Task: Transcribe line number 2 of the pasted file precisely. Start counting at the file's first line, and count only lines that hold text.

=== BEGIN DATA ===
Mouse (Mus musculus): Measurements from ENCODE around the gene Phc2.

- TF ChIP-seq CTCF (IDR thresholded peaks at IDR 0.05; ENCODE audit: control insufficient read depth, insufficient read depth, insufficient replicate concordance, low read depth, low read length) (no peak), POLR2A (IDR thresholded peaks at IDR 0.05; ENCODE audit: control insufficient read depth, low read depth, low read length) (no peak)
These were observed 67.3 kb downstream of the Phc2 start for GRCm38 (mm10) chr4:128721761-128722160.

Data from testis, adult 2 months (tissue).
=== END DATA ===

- TF ChIP-seq CTCF (IDR thresholded peaks at IDR 0.05; ENCODE audit: control insufficient read depth, insufficient read depth, insufficient replicate concordance, low read depth, low read length) (no peak), POLR2A (IDR thresholded peaks at IDR 0.05; ENCODE audit: control insufficient read depth, low read depth, low read length) (no peak)